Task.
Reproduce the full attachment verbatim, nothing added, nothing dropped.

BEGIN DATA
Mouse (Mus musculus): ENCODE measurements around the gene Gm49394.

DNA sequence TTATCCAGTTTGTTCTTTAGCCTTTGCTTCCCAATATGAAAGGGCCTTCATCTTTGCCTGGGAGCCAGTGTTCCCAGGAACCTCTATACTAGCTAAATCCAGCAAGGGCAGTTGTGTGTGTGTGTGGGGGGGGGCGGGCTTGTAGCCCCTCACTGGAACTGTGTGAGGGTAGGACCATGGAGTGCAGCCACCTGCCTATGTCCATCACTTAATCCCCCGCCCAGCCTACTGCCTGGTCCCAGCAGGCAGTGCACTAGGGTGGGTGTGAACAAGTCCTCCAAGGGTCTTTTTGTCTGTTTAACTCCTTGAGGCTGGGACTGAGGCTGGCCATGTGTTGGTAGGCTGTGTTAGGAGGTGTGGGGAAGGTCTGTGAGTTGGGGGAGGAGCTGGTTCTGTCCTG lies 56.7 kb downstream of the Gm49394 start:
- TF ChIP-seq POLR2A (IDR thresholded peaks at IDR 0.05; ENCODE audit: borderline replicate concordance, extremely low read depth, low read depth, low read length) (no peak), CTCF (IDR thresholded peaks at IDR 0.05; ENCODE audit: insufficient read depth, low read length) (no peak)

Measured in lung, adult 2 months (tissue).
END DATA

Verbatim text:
Mouse (Mus musculus): ENCODE measurements around the gene Gm49394.

DNA sequence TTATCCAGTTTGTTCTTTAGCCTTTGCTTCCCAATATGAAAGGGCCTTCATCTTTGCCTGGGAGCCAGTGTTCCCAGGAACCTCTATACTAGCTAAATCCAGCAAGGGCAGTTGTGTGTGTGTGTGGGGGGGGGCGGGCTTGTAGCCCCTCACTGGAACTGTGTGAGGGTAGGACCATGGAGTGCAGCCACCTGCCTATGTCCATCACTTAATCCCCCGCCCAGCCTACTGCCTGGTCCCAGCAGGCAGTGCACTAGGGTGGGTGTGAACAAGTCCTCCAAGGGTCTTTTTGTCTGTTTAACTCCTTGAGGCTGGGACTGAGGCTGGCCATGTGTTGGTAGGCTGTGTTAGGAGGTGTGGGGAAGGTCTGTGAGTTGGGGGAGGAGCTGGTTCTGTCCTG lies 56.7 kb downstream of the Gm49394 start:
- TF ChIP-seq POLR2A (IDR thresholded peaks at IDR 0.05; ENCODE audit: borderline replicate concordance, extremely low read depth, low read depth, low read length) (no peak), CTCF (IDR thresholded peaks at IDR 0.05; ENCODE audit: insufficient read depth, low read length) (no peak)

Measured in lung, adult 2 months (tissue).